I landed late at night and the ride from the airport into town was uneventful (taxi should not cost more than 80 lei (£4) for the 13km ride), but the car passed by a number of casinos and malls. One of them was called Mall Dova, which was rather funny.

The city's main drag, Boulevard Stefan cel Mare, was a curious sight. It was filled with beggars of all possible kind, grandmas with scales urging people to check their weight for a fee (who would even want to do that?), ladies selling cheap kitsch, plastic kiosks selling espresso, soap, shampoo and sandwiches... But the avenue also boasted the main triumphal arch, the Cabinet offices, the Parliament building, a ballet theatre, boutiques selling stuff that average Moldovans can only dream of, and countless trolleybus stops.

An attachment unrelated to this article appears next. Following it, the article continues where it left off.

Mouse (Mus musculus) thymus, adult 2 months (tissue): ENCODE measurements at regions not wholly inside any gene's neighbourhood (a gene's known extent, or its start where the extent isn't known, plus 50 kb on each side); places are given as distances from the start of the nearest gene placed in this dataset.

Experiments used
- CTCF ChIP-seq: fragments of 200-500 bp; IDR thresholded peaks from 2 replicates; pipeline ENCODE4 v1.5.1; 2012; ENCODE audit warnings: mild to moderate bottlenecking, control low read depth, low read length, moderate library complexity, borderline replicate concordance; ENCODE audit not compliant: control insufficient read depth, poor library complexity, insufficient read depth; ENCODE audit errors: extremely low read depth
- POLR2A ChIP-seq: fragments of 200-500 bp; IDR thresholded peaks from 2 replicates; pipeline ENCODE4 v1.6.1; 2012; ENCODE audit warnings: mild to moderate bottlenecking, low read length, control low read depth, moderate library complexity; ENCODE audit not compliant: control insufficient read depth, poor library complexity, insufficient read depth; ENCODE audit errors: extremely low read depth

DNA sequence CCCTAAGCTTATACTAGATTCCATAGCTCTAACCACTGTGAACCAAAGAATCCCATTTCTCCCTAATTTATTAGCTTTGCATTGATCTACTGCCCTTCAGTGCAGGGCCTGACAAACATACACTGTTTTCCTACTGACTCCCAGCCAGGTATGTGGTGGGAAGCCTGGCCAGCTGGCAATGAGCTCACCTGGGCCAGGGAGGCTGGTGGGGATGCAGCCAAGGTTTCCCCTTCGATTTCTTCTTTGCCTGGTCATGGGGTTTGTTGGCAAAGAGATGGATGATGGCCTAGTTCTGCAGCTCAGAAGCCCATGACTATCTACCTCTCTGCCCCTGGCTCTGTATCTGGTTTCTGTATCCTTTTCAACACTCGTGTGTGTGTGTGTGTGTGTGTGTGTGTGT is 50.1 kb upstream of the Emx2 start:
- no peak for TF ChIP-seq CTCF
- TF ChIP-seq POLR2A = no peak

Favourite spots:
the National Library
the National Library
Oh, well. It was not easy to pick a favourite spot in Chisinau. But I think my favourite spot was a little square between the National Museum of History, the National Library and the National Hall. It was a big cafe-bar with tables around shallow pools under the sun (or the starry sky). It was perfect for mingling with the locals and for trying local fire water but also the wines and the brandies. The place seemed to be open round the clock and there were always seats available.